There is something engaging when we read a book and then watch a movie or a television show based on that book. Many of us readers do enjoy comparing and contrasting the plot lines from the two medium. And as the Canadian Broadcasting Corporation prepares to air the latest production that comes from a work of fiction – Lisa Moore’s Caught – many of us readers are already familiar with the book and are keen to see it come to the screen.
Page 21 A Room with a View
Slaney walked up the wheelchair ramp that let to the side entrance of the bar. From there he had a view of rows of cabbages and fields of hay. The clouds tumbled backwards in folds and billows all the way to the horizon.
The door was held open a crack with a stone and it was very dark inside and stank of beer and cigarettes. Someone had been smoking weed. There was a yellow cone of light over the pool table at the far end of the room.
The bartender was a scrawny woman with long silver braids tied at the ends with read glass bobbles. Her skin was tanned dark and her eyes were pale blue. She ware bibbed overalls and had a pack of cigarettes rolled up in the cuff of her white T-shirt. Two pairs of eyeglasses hung from chains around her neck. She was emptying ashtrays form the night before.
If you’re here fro the dart tournament it was yesterday, she said.
Harold sent me, Slaney said. He said maybe there was a room I could crash.
Harold say anything about child support for his three youngsters by two different mothers? The woman asked.
He never mentioned, Slaney said. She reached under the bar and shoved some things around on a shelf and came back up with a key on a wooden fob. She sent it sliding down the bar toward him.
There is something direct and bold in the story that Moore created in the story of David Slaney and his escape from prison in June 1978, but there is also something about the human condition that she has brought forward here. Yes, we get antics of a man on the run but at times we get the thoughts, fears, longings, hurt, and other deep emotions that many of us endure in our day-to-day lives. It is going to be interesting to see if viewers of the TV show will empathize with Slaney and readers did with the book.
Page 109 Jennifer, Juniper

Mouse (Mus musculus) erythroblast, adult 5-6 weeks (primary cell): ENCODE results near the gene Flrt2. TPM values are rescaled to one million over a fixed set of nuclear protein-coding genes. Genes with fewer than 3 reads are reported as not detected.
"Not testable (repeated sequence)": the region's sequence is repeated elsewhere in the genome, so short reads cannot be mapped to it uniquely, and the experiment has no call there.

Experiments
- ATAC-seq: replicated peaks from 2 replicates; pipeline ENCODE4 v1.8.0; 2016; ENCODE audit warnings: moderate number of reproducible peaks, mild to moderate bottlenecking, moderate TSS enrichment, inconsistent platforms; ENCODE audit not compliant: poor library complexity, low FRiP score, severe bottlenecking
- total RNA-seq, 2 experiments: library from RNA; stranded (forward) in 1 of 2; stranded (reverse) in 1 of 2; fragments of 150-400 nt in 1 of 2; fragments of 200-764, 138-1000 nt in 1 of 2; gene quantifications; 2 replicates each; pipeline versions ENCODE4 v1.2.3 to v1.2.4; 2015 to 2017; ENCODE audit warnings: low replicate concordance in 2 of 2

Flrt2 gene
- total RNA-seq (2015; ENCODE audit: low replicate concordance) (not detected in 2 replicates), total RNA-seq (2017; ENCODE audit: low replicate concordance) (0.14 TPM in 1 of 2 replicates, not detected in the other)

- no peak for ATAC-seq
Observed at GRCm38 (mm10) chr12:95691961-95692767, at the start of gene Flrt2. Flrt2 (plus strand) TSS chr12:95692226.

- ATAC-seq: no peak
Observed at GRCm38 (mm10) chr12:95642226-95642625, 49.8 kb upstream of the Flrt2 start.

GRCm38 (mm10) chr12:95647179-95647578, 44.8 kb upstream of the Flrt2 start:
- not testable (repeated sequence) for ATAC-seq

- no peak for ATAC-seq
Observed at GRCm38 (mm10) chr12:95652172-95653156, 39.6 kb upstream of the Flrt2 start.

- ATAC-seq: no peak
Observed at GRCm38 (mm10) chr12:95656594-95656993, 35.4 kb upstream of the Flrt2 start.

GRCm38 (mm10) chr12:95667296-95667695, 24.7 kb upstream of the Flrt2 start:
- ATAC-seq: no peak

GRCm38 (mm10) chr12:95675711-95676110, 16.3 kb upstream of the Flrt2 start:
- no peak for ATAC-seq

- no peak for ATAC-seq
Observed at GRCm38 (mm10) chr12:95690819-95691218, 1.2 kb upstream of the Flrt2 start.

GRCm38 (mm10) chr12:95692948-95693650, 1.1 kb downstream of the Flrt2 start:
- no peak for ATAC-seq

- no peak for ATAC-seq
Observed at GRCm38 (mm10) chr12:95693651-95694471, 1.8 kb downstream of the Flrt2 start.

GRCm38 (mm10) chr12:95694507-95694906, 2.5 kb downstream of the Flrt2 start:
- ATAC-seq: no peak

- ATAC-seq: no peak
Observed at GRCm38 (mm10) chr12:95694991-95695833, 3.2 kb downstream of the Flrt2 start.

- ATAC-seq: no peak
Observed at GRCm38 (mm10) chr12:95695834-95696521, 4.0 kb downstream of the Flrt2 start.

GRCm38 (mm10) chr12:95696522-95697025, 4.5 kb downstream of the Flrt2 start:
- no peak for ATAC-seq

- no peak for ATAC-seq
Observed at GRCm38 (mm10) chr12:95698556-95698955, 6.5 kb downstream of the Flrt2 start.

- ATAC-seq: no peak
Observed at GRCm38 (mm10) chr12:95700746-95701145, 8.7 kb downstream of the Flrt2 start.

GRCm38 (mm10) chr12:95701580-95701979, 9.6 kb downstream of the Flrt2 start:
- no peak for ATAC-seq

Before the first trip, they’d had their big goodbye on the sidewalk outside Jennifer’s Gower Street apartment, the Jamaican flag hanging in the upstairs window, sopping K-Mart flyers out the mailbox, her tears wet on his neck while she held him.
Jennifer had thought Alberta, not Columbia. Slaney had said he was going to Alberta for work and as soon as he landed a job he’d send for her and Crystal. He’d have a nice house set up for them he’d buy them everything they’d ever wanted, all the furniture and clothes and toys they could imagine. Jennifer wouldn’t have to worry about money anymore.
Slaney had bent down by the stroller and pulled out Crystal’s pacifier and kissed her and stuck it back in before she had a chance to scream for it. And Jennifer stood there on the sidewalk, one hand on the stroller, pulling it back and forth, waving with the other. She kept waving until the car had disappeared around the corner.
Moore’s descriptions in any of her works are vivid and direct and that is true of this book too. Any reader can visualize any scene or any emotion easily. And the story is bold yet unique. One can feel empathy for Slaney no matter what the situation that he finds himself in to be. In any case the book is a good read and the show should easily mirror the book’s great qualities as well.
Page 147 Skills
After four weeks and five days at the Mansonville cabin Slaney’s new passport was ready. He went to the office and picked it up, along with the driver’s licence and the birth certificate he’d mailed in, and then headed to the rain station and bought a tiecket.
The formality of the photography studio and the blast of the flashbulb had rendered an unfamiliar look in his passport photo. It was an odd angle. Something, perhaps the false name, made Slaney feel like he was not himself.
The large white umbrella in the studio had been set up to bounce light and there was the need to be unsmiling. There was a look of bafflement.
Bafflement is a precursor to wisdom, was that the picture made him think. The picture looked like someone who would have to wise up. They were embarking on the next adventure. They were going to be rich. Look out, world. The guy in the photograph was him and was not him.
The picture said, Look out.
Or it said: Bon voyage.
While it should be an interesting show, most book-fans will be eager to make comparisons to it and Lisa Moore’s book Caught. The book is bold and a unique read, which the show should be able to follow in it’s own right.